Mark Antony Goes to Armenia

Lee E. Patterson returns to Armenia once again in his latest article, titled “Antony and Armenia,” recently published in TAPA, the official journal of the Society for Classical Studies (formerly known as the American Philological Association).

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The piece examines the role Armenia played in Mark Antony’s eastern activities, especially his disastrous Parthian war.  It also situates Armenia in the wider politics of the Roman world that saw Antony ultimately oppose Octavian and ally with Cleopatra.  Contrary to the common belief that Antony annexed Armenia as a Roman province, Patterson posits that a proper accounting of the evidence, scant though it is, and of the broader historical context argues against Antony’s intent to reduce Armenia to anything other than a client state.  In an earlier publication Patterson argued against the emperor Caracalla’s annexation in the 210’s.  This pattern is consistent with overall Roman policy regarding Armenia (the emperor Trajan being a notable exception), which Patterson is currently exploring in a book project.  The latest issue of TAPA is available to subscribers of Project Muse and can be accessed here.

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Undergraduate History Research: From Royal to Clever Bastards

Eastern Illinois University History Department undergraduate and graduate of Charleston High School, John Bays, recently presented a poster at the Showcase EIU in March and then delivered a paper at the National Conference on Undergraduate Research (NCUR) at Eastern Washington University near Spokane in April on an intriguing group of courtiers.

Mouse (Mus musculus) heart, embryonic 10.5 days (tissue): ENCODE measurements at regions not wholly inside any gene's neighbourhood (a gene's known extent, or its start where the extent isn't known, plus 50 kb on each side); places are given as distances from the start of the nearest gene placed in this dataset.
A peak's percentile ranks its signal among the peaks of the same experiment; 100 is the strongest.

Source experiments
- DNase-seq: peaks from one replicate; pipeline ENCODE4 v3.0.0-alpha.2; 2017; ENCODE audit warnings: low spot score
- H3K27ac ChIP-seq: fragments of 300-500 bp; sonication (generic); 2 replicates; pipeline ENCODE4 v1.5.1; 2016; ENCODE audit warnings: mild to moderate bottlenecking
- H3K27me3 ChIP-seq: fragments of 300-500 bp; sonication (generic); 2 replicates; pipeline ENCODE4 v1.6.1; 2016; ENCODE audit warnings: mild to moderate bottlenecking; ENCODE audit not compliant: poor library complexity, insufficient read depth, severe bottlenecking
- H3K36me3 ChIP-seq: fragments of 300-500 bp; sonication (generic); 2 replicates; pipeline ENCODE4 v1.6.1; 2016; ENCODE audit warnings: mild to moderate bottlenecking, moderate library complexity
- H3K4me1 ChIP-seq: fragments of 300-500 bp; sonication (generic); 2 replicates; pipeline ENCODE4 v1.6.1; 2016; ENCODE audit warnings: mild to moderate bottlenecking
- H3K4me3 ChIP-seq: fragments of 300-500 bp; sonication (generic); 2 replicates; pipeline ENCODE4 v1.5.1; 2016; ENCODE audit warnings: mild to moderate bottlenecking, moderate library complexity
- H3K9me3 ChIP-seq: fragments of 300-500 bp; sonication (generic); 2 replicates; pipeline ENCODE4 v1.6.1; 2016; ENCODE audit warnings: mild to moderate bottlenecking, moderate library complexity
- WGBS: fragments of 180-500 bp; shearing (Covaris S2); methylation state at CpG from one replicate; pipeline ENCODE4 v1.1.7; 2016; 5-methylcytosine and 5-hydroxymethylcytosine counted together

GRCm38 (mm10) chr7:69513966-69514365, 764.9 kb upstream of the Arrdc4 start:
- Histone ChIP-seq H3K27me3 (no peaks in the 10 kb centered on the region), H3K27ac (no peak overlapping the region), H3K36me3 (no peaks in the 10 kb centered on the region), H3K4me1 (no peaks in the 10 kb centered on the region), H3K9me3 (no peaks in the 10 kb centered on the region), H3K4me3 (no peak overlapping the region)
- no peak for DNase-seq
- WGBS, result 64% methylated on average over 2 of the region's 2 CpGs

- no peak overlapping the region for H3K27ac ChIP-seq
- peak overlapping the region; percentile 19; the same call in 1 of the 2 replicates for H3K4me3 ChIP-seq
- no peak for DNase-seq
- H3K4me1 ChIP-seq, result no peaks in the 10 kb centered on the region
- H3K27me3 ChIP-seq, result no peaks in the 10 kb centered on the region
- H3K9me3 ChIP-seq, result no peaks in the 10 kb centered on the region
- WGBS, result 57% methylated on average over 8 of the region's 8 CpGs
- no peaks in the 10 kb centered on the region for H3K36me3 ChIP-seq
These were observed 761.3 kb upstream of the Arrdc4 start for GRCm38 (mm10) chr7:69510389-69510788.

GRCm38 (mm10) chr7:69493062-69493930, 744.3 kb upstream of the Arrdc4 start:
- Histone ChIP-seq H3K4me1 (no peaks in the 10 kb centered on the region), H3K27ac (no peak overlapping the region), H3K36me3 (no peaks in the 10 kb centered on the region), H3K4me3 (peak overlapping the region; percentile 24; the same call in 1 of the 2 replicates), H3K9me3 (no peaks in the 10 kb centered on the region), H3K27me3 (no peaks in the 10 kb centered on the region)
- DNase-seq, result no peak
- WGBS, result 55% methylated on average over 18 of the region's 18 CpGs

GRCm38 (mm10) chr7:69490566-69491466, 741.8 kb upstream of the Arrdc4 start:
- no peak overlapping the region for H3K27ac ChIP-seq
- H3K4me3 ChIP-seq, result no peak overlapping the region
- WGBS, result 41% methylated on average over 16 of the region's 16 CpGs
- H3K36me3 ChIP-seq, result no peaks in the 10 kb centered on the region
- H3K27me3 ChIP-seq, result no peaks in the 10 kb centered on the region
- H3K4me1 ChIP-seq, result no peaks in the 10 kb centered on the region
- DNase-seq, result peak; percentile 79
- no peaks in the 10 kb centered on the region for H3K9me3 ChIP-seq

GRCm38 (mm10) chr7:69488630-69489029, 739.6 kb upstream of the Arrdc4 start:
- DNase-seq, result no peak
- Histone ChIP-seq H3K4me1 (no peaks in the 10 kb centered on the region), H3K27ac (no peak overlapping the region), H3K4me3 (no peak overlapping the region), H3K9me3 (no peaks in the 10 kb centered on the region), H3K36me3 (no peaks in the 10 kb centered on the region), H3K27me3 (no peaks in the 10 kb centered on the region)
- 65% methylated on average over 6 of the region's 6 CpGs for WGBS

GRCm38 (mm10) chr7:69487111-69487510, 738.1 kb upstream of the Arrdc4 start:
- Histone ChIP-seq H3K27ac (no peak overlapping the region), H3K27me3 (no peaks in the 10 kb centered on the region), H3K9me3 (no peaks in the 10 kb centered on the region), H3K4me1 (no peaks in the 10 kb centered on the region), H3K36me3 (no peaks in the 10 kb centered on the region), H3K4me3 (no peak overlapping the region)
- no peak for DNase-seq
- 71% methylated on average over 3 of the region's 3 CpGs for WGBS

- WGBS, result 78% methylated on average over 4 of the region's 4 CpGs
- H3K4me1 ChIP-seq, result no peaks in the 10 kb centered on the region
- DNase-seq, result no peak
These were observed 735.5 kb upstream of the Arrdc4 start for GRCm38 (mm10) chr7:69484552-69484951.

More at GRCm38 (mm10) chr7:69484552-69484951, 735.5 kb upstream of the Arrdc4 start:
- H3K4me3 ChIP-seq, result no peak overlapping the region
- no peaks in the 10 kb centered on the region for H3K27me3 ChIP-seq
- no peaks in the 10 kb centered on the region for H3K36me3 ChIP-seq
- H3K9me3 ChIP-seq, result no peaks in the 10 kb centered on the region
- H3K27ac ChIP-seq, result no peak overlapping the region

John Bays at the Honors College's EIU Showcase in March

John Bays presenting at the Honors College’s EIU Showcase in March

This week John will be graduating with Departmental Honors after successfully completing his thesis on the political and cultural roles of the royal mistresses and natural sons of King Charles II at the English late-17th century court. Along the way, John received an Undergraduate Research, Scholarship, and Creative Activity (URSCA) award from Eastern to research this subject, traveling with his thesis advisor, Dr. Newton Key, to both the Rare Book Room at the University of Illinois Library and especially the Newberry Library in Chicago to read rare material from the 17th century as well as genealogical information on the bastards and their mothers. Rather than being ignored, the illegitimate sons were used by the king as part of the magnificence of his court, receiving honors and positions. Younger sons proved remarkably adept at surviving at court past the Revolution after their father’s death, and even into the Hanoverian era.

John began his interest in things historical in courses taught by Matt Schubert at Charleston High School. He was quite interested in the Tudor Court, but moved studying to late-17th century Stuart Court when Dr. Key suggested this subject. It takes a while to decipher the meaning of status and ceremony at courts, but John enjoyed going through “the process of becoming a real historian.” He especially liked the chance to present the material at the Honors Showcase and then at NCUR. NCUR found him in a session with gender and literary studies, where fielding “lots of questions” was “a really good experience.” Writing the thesis, John added, is a good “springboard to graduate school,” and he enters the M.A. program in History at Eastern in the Fall.